but I couldn’t weather the rewind.

Had to repeat history, had to re-loop misery,
Couldn’t remain blind.

I tried to be hero, tried wise mediator.
Instead I became a powerless spectator.

Maybe my shoulders weren’t strong.
Like slow motion she willingly leaped off
into an ocean of sharks.

Like rolling under a the wheel of a truck.
Like running through a fire.
Poking an electric socket, she was dead set on drowning –
Wired.
No matter the life jacket, what advice she gets,
the only place she could live
were those thorny roads I abandoned.

When a part of you gets gangrene,
you cut it off.
There’s nothing more helpless
than loving one who doesn’t love herself.

And so I swept it under the rug.
Saved myself even though it hurt.
Had to release her from my clutch because I loved her too much,
and I was done being burned.

 

– Rachel R. Vasquez, 3/12/2015

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I once had a friend who was more like my sister. She was a part of me, but she was no good for me. And she was no good to herself. Sometimes when you love someone, you’ve gotta let them go. It’s one of the hardest decisions I’ve ever had to make in my life, and sometimes, I miss her… I hope she’s out there, and I hope she’s finally learned to love herself.

A Country

Somewhere in me,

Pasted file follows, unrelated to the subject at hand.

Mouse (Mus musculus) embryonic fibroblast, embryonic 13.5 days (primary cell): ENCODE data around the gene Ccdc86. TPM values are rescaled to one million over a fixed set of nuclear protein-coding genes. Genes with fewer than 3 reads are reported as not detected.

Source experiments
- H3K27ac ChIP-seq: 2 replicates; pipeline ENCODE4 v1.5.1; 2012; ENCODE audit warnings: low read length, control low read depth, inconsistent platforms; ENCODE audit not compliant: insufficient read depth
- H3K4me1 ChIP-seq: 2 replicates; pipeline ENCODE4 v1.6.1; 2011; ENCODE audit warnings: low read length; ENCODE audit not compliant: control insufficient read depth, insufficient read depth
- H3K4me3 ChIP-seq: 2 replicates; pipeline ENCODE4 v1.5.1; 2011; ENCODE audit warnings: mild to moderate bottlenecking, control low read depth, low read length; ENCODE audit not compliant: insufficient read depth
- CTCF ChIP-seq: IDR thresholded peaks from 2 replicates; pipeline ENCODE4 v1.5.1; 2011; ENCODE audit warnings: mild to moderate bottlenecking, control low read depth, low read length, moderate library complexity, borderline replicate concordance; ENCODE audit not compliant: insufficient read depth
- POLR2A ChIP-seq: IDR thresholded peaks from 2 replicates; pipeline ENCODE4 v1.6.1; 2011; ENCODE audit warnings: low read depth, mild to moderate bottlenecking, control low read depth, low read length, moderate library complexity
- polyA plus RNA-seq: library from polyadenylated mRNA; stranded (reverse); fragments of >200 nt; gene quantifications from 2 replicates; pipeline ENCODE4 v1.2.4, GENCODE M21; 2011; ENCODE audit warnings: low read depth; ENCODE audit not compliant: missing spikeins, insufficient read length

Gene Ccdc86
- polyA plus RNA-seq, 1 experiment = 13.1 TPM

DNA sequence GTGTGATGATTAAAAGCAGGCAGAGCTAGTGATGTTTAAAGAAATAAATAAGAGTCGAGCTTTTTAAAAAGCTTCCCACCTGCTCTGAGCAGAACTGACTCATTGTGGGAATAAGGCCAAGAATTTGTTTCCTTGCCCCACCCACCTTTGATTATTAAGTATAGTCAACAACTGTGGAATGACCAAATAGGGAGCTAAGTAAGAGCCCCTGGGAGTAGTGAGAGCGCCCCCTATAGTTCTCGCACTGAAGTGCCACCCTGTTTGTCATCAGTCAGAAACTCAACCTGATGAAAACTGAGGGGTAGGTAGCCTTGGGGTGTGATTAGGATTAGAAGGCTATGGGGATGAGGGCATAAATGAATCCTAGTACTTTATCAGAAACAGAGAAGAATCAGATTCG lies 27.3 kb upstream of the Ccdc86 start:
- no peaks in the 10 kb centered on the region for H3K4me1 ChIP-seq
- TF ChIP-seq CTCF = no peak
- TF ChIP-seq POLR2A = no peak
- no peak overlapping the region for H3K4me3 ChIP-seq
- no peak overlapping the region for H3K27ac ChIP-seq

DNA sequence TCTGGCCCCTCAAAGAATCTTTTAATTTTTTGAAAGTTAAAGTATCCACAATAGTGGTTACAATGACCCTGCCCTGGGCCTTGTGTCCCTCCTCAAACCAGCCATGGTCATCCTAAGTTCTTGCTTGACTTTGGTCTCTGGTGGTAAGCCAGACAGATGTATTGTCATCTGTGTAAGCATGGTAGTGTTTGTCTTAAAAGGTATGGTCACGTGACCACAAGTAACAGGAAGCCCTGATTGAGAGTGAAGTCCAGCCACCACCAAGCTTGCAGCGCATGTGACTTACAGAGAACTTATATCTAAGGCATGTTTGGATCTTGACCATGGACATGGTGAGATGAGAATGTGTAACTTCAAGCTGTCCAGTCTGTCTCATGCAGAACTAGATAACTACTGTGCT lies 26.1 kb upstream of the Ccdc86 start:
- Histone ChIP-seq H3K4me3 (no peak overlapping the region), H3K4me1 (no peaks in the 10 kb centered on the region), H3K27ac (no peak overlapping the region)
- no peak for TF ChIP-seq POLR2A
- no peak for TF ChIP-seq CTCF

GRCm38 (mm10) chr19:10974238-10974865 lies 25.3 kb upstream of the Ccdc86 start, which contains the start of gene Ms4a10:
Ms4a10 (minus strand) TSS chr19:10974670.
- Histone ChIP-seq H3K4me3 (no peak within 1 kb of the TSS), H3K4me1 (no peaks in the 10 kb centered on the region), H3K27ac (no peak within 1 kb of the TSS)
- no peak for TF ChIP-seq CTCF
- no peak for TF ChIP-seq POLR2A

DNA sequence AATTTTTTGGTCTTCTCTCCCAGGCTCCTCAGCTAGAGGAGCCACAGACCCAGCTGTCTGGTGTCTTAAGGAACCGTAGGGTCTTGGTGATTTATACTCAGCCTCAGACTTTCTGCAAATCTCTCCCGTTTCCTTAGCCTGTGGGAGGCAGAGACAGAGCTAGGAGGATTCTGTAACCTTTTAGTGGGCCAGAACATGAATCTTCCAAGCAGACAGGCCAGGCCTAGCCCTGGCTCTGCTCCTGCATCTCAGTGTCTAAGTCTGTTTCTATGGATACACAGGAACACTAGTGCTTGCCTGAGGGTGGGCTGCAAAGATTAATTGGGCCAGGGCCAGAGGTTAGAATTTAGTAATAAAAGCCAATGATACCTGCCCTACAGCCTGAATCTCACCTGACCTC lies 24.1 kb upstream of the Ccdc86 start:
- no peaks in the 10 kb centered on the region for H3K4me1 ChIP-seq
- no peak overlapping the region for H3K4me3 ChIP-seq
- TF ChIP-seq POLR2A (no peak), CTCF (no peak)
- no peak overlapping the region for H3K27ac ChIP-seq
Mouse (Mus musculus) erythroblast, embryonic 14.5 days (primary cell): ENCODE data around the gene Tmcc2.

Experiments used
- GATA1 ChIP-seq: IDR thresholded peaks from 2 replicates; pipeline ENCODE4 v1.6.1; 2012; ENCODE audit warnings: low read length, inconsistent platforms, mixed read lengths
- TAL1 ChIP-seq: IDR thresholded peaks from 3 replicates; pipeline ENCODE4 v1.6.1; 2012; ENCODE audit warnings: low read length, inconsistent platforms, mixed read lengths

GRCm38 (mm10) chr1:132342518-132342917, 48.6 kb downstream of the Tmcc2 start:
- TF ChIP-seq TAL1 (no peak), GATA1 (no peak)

a country rises,
of cobble-stoned roads,
street lamps like raised eyes,
3 panel windows on brick,
of blown glass, wind chimes, and freshly baked bread.

Somewhere where it’s winter.
Somewhere I only find
when I’m taken from everything else.

A man I don’t know,
but is the type only I could ever truly know
on the other side of a barely cracked door split to show
heavy wooden furniture, sofas and curtains,
answers in a defeated tone to his cynical father,
“She’ll probably go back when the winter’s over anyway.”

I know he means me,
but I’m not sure where it is I’ve come from to return to.

He has dark hair that whips in the front the way beaters fold cake batter,
glasses, a long sleeve sweater on his long arms –
red.
I push the door open with my breath not being the only thing I leave behind.

Dusting a layer of snow from my red coat,
I tell him it’s cold outside
before inviting myself to his flank.
If he was surprised,
he only let it slip for a moment before he secures me against him with one arm.
Warm.

Does he know I heard?
A shop owner,
a woman I apparently know who knows us,
but only him individually,
asks him a favor to which
he answers with a grumble.

He looks at me look at him
and changes his mind.

“Let’s go.”

The kiss is as quick as the dot of an exclamation.
I’m not sure it happened,
But my face senses the intrusion and bares teeth.

She gives me that look.
The, “I know you’re staying whether or not it’s winter forever,” look.
Out in the winter,
my coat and his red scarf,
he reaches for my cold fingers
before country sinks again.

I open my eyes to the
winter that hasn’t gone,
but I’ve left against my will.

 

– Rachel R. Vasquez ?/?/2014